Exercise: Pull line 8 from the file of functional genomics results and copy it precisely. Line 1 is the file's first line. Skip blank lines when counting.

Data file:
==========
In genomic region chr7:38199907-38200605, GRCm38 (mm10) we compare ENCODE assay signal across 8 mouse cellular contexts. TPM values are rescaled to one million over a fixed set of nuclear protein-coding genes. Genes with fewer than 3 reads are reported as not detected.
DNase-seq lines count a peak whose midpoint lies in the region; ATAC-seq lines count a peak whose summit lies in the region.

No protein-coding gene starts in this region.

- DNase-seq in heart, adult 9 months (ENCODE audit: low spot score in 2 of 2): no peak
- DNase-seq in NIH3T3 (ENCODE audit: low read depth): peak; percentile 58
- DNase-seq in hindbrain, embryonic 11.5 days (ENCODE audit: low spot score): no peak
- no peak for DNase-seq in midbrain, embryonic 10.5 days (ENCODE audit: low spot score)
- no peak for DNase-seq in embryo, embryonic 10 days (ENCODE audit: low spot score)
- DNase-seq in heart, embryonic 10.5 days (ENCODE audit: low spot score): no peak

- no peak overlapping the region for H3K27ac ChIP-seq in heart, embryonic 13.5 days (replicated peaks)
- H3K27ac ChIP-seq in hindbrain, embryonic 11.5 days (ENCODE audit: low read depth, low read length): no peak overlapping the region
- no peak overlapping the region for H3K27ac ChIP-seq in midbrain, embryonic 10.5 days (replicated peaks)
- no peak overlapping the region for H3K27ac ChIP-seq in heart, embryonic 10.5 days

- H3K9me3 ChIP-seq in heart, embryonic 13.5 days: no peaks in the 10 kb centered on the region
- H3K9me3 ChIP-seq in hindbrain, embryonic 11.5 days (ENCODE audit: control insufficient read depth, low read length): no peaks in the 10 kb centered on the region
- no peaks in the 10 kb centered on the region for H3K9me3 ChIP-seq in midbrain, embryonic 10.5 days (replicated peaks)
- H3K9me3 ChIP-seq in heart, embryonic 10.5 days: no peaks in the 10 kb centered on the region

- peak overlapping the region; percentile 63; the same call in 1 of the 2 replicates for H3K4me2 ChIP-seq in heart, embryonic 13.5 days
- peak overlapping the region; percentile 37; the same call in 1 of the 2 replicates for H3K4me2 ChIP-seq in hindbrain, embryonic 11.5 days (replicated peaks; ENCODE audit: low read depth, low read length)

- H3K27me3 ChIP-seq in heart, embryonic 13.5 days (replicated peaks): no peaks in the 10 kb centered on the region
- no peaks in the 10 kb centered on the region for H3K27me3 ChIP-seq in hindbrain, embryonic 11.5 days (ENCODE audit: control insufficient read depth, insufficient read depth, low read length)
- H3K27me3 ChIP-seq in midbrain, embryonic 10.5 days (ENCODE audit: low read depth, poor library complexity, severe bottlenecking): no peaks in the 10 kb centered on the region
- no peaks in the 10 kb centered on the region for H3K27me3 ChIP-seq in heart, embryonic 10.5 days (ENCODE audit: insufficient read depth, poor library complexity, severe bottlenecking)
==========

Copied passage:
- no peak for DNase-seq in embryo, embryonic 10 days (ENCODE audit: low spot score)